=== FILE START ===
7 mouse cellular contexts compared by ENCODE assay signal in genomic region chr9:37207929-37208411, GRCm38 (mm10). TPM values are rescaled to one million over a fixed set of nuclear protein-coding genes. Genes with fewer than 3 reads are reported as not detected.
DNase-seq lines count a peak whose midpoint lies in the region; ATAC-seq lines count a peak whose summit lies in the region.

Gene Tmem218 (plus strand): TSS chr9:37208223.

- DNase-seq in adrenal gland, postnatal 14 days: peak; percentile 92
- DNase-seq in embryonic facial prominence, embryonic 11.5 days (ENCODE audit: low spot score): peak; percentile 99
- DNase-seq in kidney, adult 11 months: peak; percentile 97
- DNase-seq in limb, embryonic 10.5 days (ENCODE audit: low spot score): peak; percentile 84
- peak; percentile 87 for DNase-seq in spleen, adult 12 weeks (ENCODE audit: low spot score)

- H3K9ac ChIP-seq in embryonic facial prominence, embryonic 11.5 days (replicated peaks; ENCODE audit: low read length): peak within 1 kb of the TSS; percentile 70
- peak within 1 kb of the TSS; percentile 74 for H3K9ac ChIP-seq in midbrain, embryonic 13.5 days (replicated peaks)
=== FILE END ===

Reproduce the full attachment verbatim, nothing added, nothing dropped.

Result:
7 mouse cellular contexts compared by ENCODE assay signal in genomic region chr9:37207929-37208411, GRCm38 (mm10). TPM values are rescaled to one million over a fixed set of nuclear protein-coding genes. Genes with fewer than 3 reads are reported as not detected.
DNase-seq lines count a peak whose midpoint lies in the region; ATAC-seq lines count a peak whose summit lies in the region.

Gene Tmem218 (plus strand): TSS chr9:37208223.

- DNase-seq in adrenal gland, postnatal 14 days: peak; percentile 92
- DNase-seq in embryonic facial prominence, embryonic 11.5 days (ENCODE audit: low spot score): peak; percentile 99
- DNase-seq in kidney, adult 11 months: peak; percentile 97
- DNase-seq in limb, embryonic 10.5 days (ENCODE audit: low spot score): peak; percentile 84
- peak; percentile 87 for DNase-seq in spleen, adult 12 weeks (ENCODE audit: low spot score)

- H3K9ac ChIP-seq in embryonic facial prominence, embryonic 11.5 days (replicated peaks; ENCODE audit: low read length): peak within 1 kb of the TSS; percentile 70
- peak within 1 kb of the TSS; percentile 74 for H3K9ac ChIP-seq in midbrain, embryonic 13.5 days (replicated peaks)